• Fibrotic phase - collagenous fibrosis with lack of marrow elements


While investigational drug therapies exist, no curative drug treatment exists for any of the MPDs. The goal of treatment for ET and PV is prevention of thrombohemorrhagic complications. The goal of treatment for MF is amelioration of anemia, splenomegaly, and other symptoms. Low-dose aspirin is effective in PV and ET. Tyrosine kinase inhibitors like imatinib have improved the prognosis of CML patients to near-normal life expectancy.[4]

Recently, a JAK2 inhibitor, namely ruxolitinib, has been approved for use in primary myelofibrosis.[16] Trials of these inhibitors are in progress for the treatment of the other myeloproliferative neoplasms.


  1. ^ Dameshek W (1951). "Some speculations on the myeloproliferative syndromes". Blood. 6 (4): 372–5. PMID 14820991.
  2. ^ Tefferi A, Vainchenker W (February 2011). "Myeloproliferative neoplasms: molecular pathophysiology, essential clinical understanding, and treatment strategies". J. Clin. Oncol. 29 (5): 573–82. doi:10.1200/JCO.2010.29.8711. PMID 21220604.2
  3. ^ a b Vardiman, J. W.; Thiele, J.; Arber, D. A.; Brunning, R. D.; Borowitz, M. J.; Porwit, A.; Harris, N. L.; Le Beau, M. M.; Hellström-Lindberg, E.; Tefferi, A.; Bloomfield, C. D. (2009). "The 2008 revision of the World Health Organization (WHO) classification of myeloid neoplasms and acute leukemia: Rationale and important changes". Blood. 114 (5): 937–51. doi:10.1182/blood-2009-03-209262. PMID 19357394.
  4. ^ a b Tefferi A, Vainchenker W (February 2011). "Myeloproliferative neoplasms: molecular pathophysiology, essential clinical understanding, and treatment strategies". J. Clin. Oncol. 29 (5): 573–82. doi:10.1200/JCO.2010.29.8711. PMID 21220604.
  5. ^ Klampfl T, Gisslinger H, Harutyunyan AS, et al. Somatic mutations of calreticulin in myeloproliferative neoplasms. N Engl J Med 2013;369:2379-2390
  6. ^ Nangalia J, Massie CE, Baxter EJ, et al. Somatic CALR mutations in myeloproliferative neoplasms with nonmutated JAK2. N Engl J Med 2013;369:2391-2405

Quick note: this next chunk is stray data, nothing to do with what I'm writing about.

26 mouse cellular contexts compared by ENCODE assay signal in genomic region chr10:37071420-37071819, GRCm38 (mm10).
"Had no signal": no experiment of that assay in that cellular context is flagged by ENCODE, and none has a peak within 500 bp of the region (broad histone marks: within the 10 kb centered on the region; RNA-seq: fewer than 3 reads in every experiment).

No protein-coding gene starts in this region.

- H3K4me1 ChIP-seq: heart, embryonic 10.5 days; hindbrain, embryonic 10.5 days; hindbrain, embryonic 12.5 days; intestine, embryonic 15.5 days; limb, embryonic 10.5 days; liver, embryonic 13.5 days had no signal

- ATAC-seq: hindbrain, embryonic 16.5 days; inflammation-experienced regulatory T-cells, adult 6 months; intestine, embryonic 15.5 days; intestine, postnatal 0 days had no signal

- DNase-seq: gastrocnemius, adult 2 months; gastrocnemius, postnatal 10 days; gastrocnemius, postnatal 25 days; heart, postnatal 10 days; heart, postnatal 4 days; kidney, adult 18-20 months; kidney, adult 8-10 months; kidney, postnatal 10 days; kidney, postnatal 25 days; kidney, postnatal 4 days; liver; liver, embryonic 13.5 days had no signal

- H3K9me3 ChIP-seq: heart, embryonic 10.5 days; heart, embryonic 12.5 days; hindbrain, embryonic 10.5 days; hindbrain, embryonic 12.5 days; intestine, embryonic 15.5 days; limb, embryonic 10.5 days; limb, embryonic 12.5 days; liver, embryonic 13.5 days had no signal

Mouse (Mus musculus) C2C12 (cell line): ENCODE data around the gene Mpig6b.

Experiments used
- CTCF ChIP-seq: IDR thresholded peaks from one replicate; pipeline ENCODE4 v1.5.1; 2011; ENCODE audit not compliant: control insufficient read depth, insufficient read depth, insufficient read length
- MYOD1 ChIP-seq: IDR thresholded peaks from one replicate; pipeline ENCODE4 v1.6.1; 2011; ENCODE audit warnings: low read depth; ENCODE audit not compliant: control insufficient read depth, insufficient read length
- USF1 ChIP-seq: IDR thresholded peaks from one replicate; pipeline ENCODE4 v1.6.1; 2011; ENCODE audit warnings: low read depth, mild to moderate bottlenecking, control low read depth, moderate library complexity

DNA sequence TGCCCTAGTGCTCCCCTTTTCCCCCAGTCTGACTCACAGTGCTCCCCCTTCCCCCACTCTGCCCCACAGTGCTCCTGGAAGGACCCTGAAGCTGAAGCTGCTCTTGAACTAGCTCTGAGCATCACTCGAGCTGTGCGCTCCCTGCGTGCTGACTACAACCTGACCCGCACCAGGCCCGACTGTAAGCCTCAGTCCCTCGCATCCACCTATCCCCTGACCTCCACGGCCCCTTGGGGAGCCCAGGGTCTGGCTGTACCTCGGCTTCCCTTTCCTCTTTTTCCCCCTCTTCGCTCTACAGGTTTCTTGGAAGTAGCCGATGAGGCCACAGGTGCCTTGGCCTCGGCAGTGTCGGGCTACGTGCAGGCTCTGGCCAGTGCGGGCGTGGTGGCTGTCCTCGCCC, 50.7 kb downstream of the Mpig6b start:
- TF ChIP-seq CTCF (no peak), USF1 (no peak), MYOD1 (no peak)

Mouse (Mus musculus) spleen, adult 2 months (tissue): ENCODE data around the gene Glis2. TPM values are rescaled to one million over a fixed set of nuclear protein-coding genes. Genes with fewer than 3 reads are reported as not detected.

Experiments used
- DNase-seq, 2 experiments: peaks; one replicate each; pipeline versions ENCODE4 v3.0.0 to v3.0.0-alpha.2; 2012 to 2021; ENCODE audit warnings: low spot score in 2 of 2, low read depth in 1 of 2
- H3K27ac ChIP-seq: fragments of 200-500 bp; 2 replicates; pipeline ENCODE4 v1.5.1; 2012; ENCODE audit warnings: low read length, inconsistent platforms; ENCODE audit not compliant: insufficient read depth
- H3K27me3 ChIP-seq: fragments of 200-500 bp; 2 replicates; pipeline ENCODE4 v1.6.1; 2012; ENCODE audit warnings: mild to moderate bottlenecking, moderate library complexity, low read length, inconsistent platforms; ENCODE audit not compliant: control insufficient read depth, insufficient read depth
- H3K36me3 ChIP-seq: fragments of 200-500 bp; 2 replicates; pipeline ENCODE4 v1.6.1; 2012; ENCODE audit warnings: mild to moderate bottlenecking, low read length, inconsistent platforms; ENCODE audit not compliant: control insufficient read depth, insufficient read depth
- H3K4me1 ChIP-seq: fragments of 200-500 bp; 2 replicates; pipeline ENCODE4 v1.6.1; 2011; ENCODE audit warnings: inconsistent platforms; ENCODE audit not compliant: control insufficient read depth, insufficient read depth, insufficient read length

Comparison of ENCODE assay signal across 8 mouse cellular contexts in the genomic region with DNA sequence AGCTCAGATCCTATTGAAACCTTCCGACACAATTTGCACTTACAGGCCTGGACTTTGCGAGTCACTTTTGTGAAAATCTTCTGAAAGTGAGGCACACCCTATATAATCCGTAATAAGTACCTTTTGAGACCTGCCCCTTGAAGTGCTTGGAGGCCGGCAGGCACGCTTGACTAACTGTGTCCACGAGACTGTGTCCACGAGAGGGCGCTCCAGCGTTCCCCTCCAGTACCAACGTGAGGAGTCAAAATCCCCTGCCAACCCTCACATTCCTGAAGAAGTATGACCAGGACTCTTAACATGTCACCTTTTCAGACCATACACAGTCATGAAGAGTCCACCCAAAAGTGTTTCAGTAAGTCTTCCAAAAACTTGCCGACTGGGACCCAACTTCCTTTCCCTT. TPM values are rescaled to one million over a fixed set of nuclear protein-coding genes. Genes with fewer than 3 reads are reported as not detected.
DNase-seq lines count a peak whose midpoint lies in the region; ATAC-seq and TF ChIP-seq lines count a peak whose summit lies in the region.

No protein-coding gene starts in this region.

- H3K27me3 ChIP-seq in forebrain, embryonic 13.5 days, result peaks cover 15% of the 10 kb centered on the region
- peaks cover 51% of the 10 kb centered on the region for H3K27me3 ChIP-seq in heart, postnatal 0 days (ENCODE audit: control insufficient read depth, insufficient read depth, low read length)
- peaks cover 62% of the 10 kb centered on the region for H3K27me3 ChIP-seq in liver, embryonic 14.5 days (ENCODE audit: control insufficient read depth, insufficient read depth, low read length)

7. ^ Baxter EJ, Scott LM, Campbell PJ, et al. (2005). "Acquired mutation of the tyrosine kinase JAK2 in human myeloproliferative disorders". Lancet. 365 (9464): 1054–1061. doi:10.1016/S0140-6736(05)71142-9. PMID 15781101.
  8. ^ James C, Ugo V, Le Couedic JP, et al. (2005). "A unique clonal JAK2 mutation leading to constitutive signalling causes polycythaemia vera". Nature. 434 (7037): 1144–1148. doi:10.1038/nature03546. PMID 15793561.
  9. ^ Levine RL, Wadleigh M, Cools J, et al. (2005). "Activating mutation in the tyrosine kinase JAK2 in polycythemia vera, essential thrombocythemia, and myeloid metaplasia with myelofibrosis". Cancer Cell. 7 (4): 387–397. doi:10.1016/j.ccr.2005.03.023. PMID 15837627.
  10. ^ Kralovics R, Passamonti F, Buser AS, et al. (2005). "A gain-of-function mutation of JAK2 in myeloproliferative disorders". N Engl J Med. 352 (17): 1779–1790. doi:10.1056/NEJMoa051113. PMID 15858187.
  11. ^ Scott LM, Tong W, Levine RL, et al. (2007). "JAK2 exon 12 mutations in polycythemia vera and idiopathic erythrocytosis". N. Engl. J. Med. 356 (5): 459–68. doi:10.1056/NEJMoa065202. PMC 2873834. PMID 17267906.
  12. ^ Levene, Malcolm I.; Lewis, S. M.; Bain, Barbara J.; Imelda Bates (2001). Dacie & Lewis Practical Haematology. London: W B Saunders. p. 586. ISBN 0-443-06377-X.
  13. ^ Magor GW, Tallack MR, Klose NM, Taylor D, Korbie D, Mollee P, Trau M, Perkins AC (September 2016). "Rapid Molecular Profiling of Myeloproliferative Neoplasms Using Targeted Exon Resequencing of 86 Genes Involved in JAK-STAT Signaling and Epigenetic Regulation". The Journal of Molecular Diagnostics. 18 (5): 707–718. doi:10.1016/j.jmoldx.2016.05.006. PMID 27449473.
  14. ^ Campbell PJ, Scott LM, Buck G, et al. (2005). "Definition of subtypes of essential thrombocythaemia and relation to polycythaemia vera based on JAK2 V617F mutation status: a prospective study". Lancet. 366 (9501): 1945–1953. doi:10.1016/S0140-6736(05)67785-9. PMID 16325696.
  15. ^ Beer PA, Campbell PJ, Scott LM, Bench AJ, Erber WN, Bareford D, Wilkins BS, Reilly JT, Hasselbalch HC, Bowman R, Wheatley K, Buck G, Harrison CN, Green AR (July 2008). "MPL mutations in myeloproliferative disorders: analysis of the PT-1 cohort". Blood. 112 (1): 141–9. doi:10.1182/blood-2008-01-131664. PMID 18451306.
  16. ^ Tibes R, Bogenberger JM, Benson KL, Mesa RA (October 2012). "Current outlook on molecular pathogenesis and treatment of myeloproliferative neoplasms". Mol Diagn Ther. 16 (5): 269–83. doi:10.1007/s40291-012-0006-3. PMID 23023734.